Mother Jones Debates the Future of Our Food Systems
Photo via Iowa Spirit Walker via Flickr CC
A debate is going on over at Mother Jones about our food systems, sparked by a piece written Paul Roberts pointing out that sustainable food systems aren't all that easy to obtain when it comes to feeding billions of people. Three contributors to Mother Jones take on the idea and pose their own opinions about it. The debate on how to go organic and sustainable on a large scale is decades old. Really, "sustainable" and "large scale" don't exactly align in the first place. And solving our problems around safe, reliable, organic food is still an uphill battle. Roberts addresses this idea in his piece entitled, "Spoiled." But his is just one opinion.
Lisa Gosselin writes:
I could not agree more with Roberts' comments on our food system, and agree that we need to consider the life-cycle impacts of food production, not just be content with the feel-good labels of "organic" and "local."On the other hand, Jim Harkness states:
Yet if people have a better understanding and appreciation of food because they grew it themselves, or met the farmer who grew it, that's a good thing.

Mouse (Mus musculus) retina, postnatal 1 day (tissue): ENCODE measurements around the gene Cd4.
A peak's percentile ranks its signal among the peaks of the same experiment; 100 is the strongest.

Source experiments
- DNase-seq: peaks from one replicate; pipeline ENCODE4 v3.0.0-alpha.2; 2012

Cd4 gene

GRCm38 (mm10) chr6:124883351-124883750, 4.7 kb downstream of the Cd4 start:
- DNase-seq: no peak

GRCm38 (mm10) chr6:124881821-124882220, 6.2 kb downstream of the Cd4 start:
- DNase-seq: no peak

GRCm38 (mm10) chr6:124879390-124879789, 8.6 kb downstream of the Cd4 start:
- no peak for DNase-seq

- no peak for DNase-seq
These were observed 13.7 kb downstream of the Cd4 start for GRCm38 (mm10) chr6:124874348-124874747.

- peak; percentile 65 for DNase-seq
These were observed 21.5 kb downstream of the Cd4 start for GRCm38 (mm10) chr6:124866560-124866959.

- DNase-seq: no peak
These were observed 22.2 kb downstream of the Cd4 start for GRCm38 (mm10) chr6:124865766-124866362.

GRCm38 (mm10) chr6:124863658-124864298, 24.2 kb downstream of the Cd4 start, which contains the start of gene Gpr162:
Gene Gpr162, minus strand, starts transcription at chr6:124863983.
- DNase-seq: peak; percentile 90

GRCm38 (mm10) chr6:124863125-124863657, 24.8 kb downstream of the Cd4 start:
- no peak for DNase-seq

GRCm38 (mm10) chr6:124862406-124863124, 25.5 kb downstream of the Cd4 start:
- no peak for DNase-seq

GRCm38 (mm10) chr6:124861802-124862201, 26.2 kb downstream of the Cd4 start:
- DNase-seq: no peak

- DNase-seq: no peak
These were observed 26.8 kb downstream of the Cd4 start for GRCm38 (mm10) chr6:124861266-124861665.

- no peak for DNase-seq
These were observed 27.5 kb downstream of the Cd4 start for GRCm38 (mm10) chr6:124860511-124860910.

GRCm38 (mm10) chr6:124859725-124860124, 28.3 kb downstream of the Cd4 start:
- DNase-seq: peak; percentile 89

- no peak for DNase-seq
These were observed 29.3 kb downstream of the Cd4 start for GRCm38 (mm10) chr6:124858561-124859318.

Organic and local as designer labels may be an elitist passing fancy, but as principles for building a fair and sustainable food system they are essential. Yes, in a consumer society even good ideas get appropriated and commodified. ("The revolution is just a T-shirt away!") But this is more useful as a wry observation about the ironies of anti-systemic movements than as a thesis for analyzing the problems of the food system.But Ryan Zinn says:
"Is organic and local so 2008?" More like organic and local is so 2018! While Roberts' attempt at deconstructing and demystifying "organic" and "local" is both admirable and needed, building a truly sustainable food system is infinitely more complex, yet increasingly attainable.
What do you think? Head over to Mother Jones to read these writers' full opinions and add some fuel to the fire.
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